THE BILL OF RIGHTS
- THE FIRST AMENDMENT has several important components:
- Protects exercising religious beliefs;
- Prohibits establishing a national religion;
- Protects freedom of speech;
- Protects freedom of the press and
- Protects the right to peaceful protest.
- THE SECOND AMENDMENT protects the right of people to bear arms due to the need to maintain a well-regulated militia.
- THE THIRD AMENDMENT protects citizens from being required to house soldiers without their consent.
- THE FOURTH AMENDMENT protects the right to be free from unreasonable searches and seizures. It specifies that no warrants may be issued without probable cause and a narrow description of the person and place.
- THE FIFTH AMENDMENT ensures that no one is deprived of life, liberty, or property without due process of law:
- Grand jury for “infamous crimes”;
- Protects against requiring self-incrimination;
- Protects against being tried for the same crime twice (double jeopardy);
- Protects the right to confront witnesses, the basis of subpoena power;
- Protects the right to counsel for criminal offenses;
- Nor shall private property be taken for public use, without just compensation.
- THE SIXTH AMENDMENT mandates the following rights for criminal defendants:
- Speedy trial;
- Public trial;
- Impartial jury;
- To be informed of all charges;
- To be confronted with witnesses, including subpoena power and
- The assistance of counsel.
- THE SEVENTH AMENDMENT protects the right to a jury trial for civil controversies that exceeds twenty dollars and specifies that trials must be held according to common law rules.
- THE EIGHTH AMENDMENT prohibits excessive fines and cruel and unusual punishment.
- THE NINTH AMENDMENT species that any right not specifically given to the federal government is retained by the people.
- THE TENTH AMENDMENT clarifies that powers not specified as federal, as reserved to the states or the people.
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THE SEVENTH AMENDMENT AND THE RIGHT TO A JURY TRIAL
For much of our history, the Supreme Court held that the right to a jury trial in a civil case under the Seventh Amendment meant:
- A jury of twelve men;
- Supervised by a judge that could set aside a verdict;
- Any party could elect to waive the right;
- The verdict must be unanimous and
- That the right to a jury trial only applied to Federal cases.
The Civil Rights Act of 1957 was the first civil rights legislation since Reconstruction. This new act empowered federal prosecutors to obtain court injunctions against interference with the right to vote, along with ensuring women the right to serve on federal juries. In 1973, the Court held in Colgrove v. Battin that juries of “six persons” were permissible. The reference to “common law” referred to the British system, which had separate courts for “law and equity,” and has had little practical significance in the United States system, which merges those concepts. The more important distinction that’s developed in Seventh Amendment jurisprudence is the distinction between the power of the jury and the judge. The Courts have consistently ruled in favor of judges having the following powers:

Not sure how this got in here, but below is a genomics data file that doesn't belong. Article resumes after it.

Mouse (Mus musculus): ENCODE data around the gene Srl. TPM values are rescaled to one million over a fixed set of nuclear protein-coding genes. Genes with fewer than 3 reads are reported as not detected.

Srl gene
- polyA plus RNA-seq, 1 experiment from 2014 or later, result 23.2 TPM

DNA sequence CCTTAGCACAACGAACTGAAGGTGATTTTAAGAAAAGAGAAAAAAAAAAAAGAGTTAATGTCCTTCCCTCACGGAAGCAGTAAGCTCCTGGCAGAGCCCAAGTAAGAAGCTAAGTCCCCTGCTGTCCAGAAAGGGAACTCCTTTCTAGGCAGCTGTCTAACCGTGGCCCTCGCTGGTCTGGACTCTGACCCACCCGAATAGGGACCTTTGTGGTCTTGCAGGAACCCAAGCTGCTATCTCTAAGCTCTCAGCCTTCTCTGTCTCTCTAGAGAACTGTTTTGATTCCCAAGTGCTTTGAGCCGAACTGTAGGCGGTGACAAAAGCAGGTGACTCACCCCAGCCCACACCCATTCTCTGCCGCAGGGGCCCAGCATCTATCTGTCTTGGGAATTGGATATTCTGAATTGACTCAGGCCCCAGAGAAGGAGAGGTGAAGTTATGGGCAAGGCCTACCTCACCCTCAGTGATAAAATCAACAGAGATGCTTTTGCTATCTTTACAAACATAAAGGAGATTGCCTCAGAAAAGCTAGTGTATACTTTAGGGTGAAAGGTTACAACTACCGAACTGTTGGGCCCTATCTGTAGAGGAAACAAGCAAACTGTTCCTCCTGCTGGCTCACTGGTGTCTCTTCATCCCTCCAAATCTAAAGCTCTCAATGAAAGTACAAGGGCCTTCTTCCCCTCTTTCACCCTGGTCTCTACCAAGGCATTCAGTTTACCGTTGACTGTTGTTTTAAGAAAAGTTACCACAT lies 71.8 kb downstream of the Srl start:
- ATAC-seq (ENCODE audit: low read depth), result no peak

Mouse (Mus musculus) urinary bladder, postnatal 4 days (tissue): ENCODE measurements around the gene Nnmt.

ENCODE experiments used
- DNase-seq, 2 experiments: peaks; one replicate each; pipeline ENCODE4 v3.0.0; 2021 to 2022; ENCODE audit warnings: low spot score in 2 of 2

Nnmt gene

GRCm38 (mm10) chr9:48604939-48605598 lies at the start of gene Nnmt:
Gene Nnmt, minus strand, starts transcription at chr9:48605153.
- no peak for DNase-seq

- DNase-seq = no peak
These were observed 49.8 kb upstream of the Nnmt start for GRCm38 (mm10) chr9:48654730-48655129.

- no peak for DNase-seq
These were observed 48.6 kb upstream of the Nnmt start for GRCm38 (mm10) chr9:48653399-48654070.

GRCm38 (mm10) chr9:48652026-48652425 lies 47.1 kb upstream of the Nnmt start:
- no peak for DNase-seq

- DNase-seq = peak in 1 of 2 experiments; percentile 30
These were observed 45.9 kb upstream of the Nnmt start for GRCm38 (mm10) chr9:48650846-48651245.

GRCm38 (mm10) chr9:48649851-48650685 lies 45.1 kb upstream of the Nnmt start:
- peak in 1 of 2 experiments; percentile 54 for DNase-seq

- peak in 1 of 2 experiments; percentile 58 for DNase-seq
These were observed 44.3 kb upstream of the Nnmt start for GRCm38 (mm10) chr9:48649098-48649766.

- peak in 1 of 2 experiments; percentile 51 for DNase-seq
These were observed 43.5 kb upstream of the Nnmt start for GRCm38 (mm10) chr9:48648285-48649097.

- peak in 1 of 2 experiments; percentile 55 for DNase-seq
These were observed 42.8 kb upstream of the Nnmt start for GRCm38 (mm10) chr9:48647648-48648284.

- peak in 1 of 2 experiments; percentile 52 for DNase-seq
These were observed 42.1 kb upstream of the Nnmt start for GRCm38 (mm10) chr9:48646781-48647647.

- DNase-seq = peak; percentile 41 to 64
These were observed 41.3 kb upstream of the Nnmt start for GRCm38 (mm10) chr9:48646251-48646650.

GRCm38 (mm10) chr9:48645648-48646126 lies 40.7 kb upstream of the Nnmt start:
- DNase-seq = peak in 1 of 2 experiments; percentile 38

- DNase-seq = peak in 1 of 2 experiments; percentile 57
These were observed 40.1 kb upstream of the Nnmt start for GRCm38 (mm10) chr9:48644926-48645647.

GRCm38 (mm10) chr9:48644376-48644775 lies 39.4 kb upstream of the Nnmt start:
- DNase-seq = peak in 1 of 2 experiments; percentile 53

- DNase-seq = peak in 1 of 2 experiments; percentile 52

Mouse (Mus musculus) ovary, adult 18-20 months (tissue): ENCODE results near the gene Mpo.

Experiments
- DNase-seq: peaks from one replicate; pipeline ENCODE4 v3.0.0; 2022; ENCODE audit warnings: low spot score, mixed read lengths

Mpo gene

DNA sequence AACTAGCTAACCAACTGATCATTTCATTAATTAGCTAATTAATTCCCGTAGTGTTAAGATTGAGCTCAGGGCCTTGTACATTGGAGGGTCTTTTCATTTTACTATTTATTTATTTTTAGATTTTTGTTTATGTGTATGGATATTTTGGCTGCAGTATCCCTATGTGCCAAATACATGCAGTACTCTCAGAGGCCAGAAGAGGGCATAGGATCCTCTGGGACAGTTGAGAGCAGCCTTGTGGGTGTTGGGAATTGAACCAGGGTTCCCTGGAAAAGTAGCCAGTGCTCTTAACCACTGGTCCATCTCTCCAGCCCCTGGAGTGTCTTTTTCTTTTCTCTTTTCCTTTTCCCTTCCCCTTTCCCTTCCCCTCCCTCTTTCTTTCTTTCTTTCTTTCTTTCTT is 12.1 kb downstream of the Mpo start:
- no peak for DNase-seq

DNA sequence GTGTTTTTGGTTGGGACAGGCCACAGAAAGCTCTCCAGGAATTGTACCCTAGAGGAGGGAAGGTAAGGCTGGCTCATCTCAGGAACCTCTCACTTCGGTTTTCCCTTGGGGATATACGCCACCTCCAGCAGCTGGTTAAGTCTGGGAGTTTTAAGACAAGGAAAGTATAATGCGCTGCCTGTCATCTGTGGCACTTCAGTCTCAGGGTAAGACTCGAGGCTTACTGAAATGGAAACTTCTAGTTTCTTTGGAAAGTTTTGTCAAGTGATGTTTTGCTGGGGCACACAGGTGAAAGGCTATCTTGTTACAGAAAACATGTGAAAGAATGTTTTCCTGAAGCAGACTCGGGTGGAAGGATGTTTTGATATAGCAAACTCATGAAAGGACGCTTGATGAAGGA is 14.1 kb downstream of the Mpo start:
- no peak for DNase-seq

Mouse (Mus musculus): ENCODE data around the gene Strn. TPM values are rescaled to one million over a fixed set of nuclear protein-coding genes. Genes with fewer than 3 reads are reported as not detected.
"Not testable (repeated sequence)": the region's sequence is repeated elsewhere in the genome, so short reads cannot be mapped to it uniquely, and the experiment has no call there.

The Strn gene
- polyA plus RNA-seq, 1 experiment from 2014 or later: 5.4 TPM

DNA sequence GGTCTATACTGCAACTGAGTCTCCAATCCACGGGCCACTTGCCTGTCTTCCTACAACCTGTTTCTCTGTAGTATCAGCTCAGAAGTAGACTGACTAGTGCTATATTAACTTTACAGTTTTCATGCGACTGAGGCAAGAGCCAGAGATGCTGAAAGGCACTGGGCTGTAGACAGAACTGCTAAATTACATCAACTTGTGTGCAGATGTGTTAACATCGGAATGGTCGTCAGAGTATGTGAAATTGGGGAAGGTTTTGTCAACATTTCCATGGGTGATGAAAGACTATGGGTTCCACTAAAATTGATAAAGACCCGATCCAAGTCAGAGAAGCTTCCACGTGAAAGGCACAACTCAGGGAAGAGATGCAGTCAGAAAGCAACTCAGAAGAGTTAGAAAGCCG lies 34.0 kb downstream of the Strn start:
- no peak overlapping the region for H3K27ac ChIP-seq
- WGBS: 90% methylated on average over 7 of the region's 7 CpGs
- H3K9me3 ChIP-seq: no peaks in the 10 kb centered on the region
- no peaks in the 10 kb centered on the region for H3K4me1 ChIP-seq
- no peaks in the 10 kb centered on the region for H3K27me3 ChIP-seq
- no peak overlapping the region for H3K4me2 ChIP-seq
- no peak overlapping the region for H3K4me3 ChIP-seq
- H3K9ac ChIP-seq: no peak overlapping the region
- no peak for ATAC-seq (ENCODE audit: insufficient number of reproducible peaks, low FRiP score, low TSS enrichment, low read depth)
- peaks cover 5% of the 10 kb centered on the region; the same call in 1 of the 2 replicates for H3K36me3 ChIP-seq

- To express opinions about the facts;
- To call the jury’s attention to specific evidence;
- To state an opinion that there is not enough evidence to justify a particular verdict;
- To require jurors to answer interrogatories;
- To direct the jury, after all the evidence is heard, to return a verdict for the defendant based on insufficient evidence;
- To set aside a verdict or order a new trial and
- To refuse the defendant a new trial under certain circumstances.
IS IT AN ISSUE OF FACT OR LAW?
The most important principle that’s emerged regarding juries and judges’ powers is that questions of law are for the judge to decide, and questions of fact are for the jury. For example, when there is any dispute in the evidence, the jury must determine the dispute. When there is no factual dispute, the judge can grant summary judgment based on the law. A judge is only permitted to grant summary judgment when there is no dispute over facts.
HOW THE SEVENTH AMENDMENT IMPACTS ALL OTHER RIGHTS
The right to a jury trial in a civil case is the only right that the Supreme Court has not required that the states abide by. That said, most states have constitutions and laws that require jury trials in civil cases. It is surprising for Americans to learn that the United States is one of the few nations in the World that have jury trials. The civil jury became an essential part of asserting independence during colonial times. This was because the juries were composed of colonists and would sometimes nullify laws they disapproved of, especially regarding taxation. It’s also important to understand that the right to a civil jury trial gives teeth to all the other rights, due to the right to a jury trial in cases asserting rights. For example, a plaintiff alleging infringement on their right to free speech under the first amendment has a right to take their case to a jury due to the seventh amendment. The same goes for challenging a restriction on gun ownership protected by the Second Amendment or an infringement on the right to practice one’s religion protected by the First Amendment. That’s why the seventh amendment right to have a case heard by a jury of one’s peers is such an important right.
People who care about our traditions and our Constitution should carefully examine any law that takes away rights granted in the Constitution and the Bill of Rights. Any law that depletes the Constitution weakens our Civil Rights and could have unexpected consequences.